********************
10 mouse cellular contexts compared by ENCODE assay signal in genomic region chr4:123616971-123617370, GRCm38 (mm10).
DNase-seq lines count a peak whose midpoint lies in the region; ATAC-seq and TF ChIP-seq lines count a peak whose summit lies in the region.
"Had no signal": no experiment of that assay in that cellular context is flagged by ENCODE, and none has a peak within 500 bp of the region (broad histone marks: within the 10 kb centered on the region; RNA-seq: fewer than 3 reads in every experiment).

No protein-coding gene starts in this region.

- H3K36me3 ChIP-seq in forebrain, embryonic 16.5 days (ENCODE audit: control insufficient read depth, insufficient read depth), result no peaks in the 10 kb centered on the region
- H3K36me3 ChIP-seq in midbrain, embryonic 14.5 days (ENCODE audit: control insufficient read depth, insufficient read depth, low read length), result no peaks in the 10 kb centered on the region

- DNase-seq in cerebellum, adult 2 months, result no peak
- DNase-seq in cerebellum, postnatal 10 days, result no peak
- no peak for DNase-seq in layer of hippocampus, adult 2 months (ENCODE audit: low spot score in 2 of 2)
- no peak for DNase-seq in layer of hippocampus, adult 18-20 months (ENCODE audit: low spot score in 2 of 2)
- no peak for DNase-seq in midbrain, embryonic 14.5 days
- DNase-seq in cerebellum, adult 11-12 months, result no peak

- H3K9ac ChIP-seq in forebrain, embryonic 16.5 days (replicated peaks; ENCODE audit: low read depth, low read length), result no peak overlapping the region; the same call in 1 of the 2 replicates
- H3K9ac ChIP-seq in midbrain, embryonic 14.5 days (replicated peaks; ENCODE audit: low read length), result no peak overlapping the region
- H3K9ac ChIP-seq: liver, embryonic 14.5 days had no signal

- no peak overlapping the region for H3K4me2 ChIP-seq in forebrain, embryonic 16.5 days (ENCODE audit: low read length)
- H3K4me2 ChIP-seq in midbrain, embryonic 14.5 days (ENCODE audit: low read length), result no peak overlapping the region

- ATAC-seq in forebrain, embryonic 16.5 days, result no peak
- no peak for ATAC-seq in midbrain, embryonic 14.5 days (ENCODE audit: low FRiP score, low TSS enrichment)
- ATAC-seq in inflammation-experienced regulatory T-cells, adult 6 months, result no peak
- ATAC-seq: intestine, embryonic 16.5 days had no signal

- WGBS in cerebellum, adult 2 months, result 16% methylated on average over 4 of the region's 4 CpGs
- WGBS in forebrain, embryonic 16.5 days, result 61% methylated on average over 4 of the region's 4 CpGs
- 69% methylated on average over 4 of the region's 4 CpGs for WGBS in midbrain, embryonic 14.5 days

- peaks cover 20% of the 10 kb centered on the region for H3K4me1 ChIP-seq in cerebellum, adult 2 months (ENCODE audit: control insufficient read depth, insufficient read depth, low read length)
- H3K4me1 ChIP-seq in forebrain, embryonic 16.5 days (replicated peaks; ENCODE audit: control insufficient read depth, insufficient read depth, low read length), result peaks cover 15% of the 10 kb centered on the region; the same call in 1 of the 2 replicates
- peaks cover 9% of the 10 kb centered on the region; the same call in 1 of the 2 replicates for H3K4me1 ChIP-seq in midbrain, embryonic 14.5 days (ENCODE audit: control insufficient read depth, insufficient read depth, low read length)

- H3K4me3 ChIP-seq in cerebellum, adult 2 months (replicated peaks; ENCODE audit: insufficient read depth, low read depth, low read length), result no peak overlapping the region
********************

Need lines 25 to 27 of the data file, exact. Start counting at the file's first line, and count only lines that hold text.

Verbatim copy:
- peaks cover 20% of the 10 kb centered on the region for H3K4me1 ChIP-seq in cerebellum, adult 2 months (ENCODE audit: control insufficient read depth, insufficient read depth, low read length)
- H3K4me1 ChIP-seq in forebrain, embryonic 16.5 days (replicated peaks; ENCODE audit: control insufficient read depth, insufficient read depth, low read length), result peaks cover 15% of the 10 kb centered on the region; the same call in 1 of the 2 replicates
- peaks cover 9% of the 10 kb centered on the region; the same call in 1 of the 2 replicates for H3K4me1 ChIP-seq in midbrain, embryonic 14.5 days (ENCODE audit: control insufficient read depth, insufficient read depth, low read length)